Go, sell what you have, and give to the poor
and you will have treasure in heaven; then come, follow me.
Mark 10:17 – 30
The story of the “rich young man” reminds us of how difficult it can be to “sell what we have and give to the poor.” “He had “many possessions.” Even if we are not excessively affluent by the stands of our nation, by the standards of the world most of us are considered very affluent. We consume a disproportionate share of the earth’s resources. Like the rich young man, our nation as a whole certainly has “many possessions” and seems we find it difficult to “sell them and give to the poor.” Accumulation of wealth and economic domination of other nations and groups seems to be a powerful temptation to our nation and our way of behaving. The scriptures are certainly giving us a lot to think about as individuals and as a world community…Are we being called to reevaluate how we live and what we consider most important?
Education for Justice
Teach me to live simply.
What possessions do you find hardest to share?
Are we even asking the right questions about our life styles?
The times talk to us of so much poverty in the world and this is a scandal. Poverty in the world is a scandal. In a world where there is so much wealth, so many resources to feed everyone, it is unfathomable that there are so many hungry children, that there are so many children without an education, so many poor persons. Poverty today is a cry.
It is not wrong to want to live better; what is wrong is a style of life which is presumed to be better when it is directed towards “having” rather than “being”, and which wants to have more, not in order to be more but in order to spend life in enjoyment as an end in itself.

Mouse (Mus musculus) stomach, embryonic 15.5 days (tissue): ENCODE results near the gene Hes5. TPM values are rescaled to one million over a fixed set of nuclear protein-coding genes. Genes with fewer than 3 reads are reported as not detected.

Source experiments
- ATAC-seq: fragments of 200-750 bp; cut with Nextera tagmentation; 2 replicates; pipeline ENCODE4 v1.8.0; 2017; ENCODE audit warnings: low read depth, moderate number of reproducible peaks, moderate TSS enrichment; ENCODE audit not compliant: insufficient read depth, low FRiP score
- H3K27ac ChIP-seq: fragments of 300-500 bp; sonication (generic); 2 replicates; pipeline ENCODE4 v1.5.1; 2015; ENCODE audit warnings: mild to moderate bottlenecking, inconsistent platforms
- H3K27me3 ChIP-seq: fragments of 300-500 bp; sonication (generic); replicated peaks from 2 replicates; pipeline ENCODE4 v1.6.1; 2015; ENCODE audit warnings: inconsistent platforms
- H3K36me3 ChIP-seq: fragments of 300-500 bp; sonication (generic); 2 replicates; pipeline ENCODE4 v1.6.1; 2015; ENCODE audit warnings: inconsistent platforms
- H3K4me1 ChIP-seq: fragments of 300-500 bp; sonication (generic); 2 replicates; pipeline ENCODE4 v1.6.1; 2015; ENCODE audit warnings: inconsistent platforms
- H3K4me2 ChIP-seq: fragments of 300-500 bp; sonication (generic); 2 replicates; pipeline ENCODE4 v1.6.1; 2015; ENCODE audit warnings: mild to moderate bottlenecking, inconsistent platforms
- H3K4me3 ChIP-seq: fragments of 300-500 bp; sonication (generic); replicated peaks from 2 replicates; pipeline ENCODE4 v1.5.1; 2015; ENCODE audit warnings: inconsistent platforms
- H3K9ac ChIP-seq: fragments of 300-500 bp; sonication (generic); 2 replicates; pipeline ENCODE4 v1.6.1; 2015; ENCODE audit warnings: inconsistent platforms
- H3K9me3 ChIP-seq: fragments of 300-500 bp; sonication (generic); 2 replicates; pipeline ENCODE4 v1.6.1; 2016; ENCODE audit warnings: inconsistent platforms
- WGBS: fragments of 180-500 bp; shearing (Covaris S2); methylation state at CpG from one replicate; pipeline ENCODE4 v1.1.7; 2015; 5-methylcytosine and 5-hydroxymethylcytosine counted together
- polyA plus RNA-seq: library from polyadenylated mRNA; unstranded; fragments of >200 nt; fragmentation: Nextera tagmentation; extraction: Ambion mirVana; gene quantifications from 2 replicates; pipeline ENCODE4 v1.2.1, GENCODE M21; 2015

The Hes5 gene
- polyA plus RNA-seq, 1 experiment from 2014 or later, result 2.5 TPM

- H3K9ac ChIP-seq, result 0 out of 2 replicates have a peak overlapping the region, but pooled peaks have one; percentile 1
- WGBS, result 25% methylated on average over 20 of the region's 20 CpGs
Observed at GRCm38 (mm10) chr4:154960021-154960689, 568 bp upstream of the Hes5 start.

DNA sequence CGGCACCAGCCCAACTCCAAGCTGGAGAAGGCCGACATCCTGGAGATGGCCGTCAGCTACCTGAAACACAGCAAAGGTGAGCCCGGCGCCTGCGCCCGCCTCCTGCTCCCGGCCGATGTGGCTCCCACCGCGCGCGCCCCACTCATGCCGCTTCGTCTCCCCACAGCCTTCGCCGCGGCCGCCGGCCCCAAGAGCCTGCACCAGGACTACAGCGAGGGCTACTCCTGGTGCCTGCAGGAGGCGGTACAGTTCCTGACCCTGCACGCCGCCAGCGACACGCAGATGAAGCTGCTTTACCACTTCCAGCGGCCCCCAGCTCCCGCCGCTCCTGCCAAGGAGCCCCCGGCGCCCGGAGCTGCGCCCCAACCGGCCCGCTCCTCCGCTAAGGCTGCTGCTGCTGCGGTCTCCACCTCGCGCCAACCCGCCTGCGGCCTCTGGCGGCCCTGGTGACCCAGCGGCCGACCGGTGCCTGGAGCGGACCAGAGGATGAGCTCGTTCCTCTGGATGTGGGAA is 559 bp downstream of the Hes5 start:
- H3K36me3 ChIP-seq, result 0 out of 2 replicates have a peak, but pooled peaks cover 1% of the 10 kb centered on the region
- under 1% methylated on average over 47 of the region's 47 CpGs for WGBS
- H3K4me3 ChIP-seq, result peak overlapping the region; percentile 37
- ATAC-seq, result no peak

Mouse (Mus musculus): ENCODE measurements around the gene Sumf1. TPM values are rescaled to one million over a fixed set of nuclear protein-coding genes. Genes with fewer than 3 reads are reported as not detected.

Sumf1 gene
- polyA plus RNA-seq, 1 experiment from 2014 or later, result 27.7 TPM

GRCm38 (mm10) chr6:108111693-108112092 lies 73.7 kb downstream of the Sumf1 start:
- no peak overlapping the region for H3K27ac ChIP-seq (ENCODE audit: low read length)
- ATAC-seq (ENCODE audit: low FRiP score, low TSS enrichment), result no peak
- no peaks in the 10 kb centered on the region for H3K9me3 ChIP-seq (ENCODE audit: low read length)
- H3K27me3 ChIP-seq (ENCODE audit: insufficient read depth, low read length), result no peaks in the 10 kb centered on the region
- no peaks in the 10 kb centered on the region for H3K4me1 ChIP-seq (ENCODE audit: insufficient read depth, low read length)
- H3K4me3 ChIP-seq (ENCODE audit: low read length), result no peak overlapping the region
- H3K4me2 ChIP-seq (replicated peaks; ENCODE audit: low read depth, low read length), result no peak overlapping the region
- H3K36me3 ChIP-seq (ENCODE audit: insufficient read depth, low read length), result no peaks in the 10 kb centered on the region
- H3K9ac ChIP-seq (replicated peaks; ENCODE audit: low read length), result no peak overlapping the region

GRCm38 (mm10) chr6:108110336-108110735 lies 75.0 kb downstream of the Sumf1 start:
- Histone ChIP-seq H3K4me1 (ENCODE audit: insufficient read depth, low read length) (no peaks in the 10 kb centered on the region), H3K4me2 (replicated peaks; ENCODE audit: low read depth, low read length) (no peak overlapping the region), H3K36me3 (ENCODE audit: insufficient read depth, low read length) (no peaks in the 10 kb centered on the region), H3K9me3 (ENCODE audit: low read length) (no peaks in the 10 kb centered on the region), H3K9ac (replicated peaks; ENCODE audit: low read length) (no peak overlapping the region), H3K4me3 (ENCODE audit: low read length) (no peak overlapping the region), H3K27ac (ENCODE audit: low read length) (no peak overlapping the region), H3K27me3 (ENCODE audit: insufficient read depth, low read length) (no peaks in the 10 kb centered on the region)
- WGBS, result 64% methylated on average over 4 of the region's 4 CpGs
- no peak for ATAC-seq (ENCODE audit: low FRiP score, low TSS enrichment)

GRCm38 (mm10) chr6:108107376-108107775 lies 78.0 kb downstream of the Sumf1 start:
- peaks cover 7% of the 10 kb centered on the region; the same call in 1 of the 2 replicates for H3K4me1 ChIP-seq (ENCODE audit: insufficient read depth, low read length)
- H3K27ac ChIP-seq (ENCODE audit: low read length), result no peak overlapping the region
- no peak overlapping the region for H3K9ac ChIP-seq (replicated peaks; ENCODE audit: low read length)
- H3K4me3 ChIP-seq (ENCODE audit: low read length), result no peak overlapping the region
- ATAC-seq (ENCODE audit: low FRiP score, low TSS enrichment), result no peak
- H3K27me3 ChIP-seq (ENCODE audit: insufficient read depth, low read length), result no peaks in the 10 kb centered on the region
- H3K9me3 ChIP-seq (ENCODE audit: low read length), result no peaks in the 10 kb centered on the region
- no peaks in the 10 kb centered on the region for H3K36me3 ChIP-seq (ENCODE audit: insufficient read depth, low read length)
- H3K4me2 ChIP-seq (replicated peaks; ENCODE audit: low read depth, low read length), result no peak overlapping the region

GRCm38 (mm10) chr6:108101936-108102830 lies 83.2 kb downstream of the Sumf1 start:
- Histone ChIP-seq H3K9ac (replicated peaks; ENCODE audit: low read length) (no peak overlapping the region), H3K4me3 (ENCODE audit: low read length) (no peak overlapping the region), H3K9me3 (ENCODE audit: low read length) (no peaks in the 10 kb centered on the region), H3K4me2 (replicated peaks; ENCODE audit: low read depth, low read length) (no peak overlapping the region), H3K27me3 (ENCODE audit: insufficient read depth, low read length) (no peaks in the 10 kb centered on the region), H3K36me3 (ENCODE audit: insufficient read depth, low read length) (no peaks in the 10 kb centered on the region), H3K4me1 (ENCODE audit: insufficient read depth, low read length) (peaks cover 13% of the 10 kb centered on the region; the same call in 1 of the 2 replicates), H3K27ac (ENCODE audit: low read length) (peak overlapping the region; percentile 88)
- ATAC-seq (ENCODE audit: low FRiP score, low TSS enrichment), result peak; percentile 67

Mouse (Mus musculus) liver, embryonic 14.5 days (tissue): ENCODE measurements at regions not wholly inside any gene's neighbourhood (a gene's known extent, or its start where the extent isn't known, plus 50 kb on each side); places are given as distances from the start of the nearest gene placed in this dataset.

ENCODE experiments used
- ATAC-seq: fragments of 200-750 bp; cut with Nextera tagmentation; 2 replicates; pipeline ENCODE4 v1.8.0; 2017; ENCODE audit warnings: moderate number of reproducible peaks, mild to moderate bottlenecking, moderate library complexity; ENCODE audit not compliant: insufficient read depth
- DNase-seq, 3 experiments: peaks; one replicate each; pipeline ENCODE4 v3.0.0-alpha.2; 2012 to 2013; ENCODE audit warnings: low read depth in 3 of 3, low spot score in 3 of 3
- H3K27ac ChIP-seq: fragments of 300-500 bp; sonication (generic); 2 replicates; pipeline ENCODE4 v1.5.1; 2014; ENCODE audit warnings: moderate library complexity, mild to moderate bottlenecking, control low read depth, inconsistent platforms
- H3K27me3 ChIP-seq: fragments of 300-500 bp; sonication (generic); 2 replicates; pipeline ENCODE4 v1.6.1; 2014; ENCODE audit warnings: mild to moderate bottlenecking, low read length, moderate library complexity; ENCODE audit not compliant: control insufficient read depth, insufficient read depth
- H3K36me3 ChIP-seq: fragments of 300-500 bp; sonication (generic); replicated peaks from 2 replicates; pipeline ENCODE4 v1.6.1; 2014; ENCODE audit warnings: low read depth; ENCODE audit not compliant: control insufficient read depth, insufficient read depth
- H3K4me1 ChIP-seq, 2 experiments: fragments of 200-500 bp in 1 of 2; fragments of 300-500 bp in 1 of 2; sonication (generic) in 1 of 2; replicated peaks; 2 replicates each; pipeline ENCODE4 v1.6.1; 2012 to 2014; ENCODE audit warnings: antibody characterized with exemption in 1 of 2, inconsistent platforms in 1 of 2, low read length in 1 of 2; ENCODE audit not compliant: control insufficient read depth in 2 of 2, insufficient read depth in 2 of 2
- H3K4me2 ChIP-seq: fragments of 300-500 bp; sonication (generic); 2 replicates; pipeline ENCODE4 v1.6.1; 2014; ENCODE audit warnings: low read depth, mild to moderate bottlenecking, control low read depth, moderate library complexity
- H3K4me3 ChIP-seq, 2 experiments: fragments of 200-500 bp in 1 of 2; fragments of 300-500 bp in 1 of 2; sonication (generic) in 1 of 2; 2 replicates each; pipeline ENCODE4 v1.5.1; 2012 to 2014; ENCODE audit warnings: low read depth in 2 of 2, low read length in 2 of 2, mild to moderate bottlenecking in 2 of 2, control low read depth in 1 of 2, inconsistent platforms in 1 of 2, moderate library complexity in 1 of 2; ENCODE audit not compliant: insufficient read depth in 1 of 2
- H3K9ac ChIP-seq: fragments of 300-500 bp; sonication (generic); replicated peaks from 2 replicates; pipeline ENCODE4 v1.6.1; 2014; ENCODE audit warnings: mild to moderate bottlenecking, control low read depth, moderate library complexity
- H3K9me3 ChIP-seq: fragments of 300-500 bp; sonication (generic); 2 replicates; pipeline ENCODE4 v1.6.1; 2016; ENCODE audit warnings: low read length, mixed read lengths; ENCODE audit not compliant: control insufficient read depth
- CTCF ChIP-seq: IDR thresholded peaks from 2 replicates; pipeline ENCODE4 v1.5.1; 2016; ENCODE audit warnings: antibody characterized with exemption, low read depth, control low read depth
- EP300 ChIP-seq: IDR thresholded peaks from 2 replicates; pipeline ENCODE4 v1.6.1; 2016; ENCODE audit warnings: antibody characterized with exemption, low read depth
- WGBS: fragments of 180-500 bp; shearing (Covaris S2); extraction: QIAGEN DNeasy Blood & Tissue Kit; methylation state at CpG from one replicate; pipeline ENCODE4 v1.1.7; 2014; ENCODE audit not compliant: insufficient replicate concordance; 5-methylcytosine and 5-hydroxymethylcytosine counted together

John Paul II
Do not let a desire for wealth cause you to become so consumed by your work that you prevent happiness for yourself and your family.
Thich Nhat Hanh
Nearly half of all American children receive food stamp benefits at some point before they reach the age of 20. Among African-Americans the figure is much higher: 90 percent! One in seven Americans is currently enrolled in the food stamp program. This number has nearly doubled, to 18 million, from pre-2009 recession figures.
National Catholic Reporter
We ask forgiveness for the widening gulf between rich and poor,
For the use of money as a measure of all things,
For the culture of self-gratification,
For the continuing disparities between those that have so much and those who have so little.
And for the suffering of those people who are excluded from the table of abundance.
The man of great wealth owes a peculiar obligation to the state because he derives special advantages from the mere existence of government.
We have grown literally afraid to be poor. We despise anyone who elects to be poor in order to simplify and save his inner life. If he does not join the general scramble and pant with the money-making street, we deem him spiritless and lacking in ambition.
There are only so many material things you can have before it becomes boring.
I am convinced that material things can contribute a lot to making one’s life pleasant, but, basically, if you do not have very good friends and relatives who matter to you, life will be really empty and sad and material things cease to be important.
I have a notion that if you are going to be spiritually curious, you better not get cluttered up with too many material things.
We should never let material things get ahead of God or become so important in our lives that we can’t walk away from them if He tells us to. Anything you own that has a hold on you is a problem.
Lets be cautious about relying so much on material things that we have no energy left for the spiritual aspects of our lives.
James A. Forbes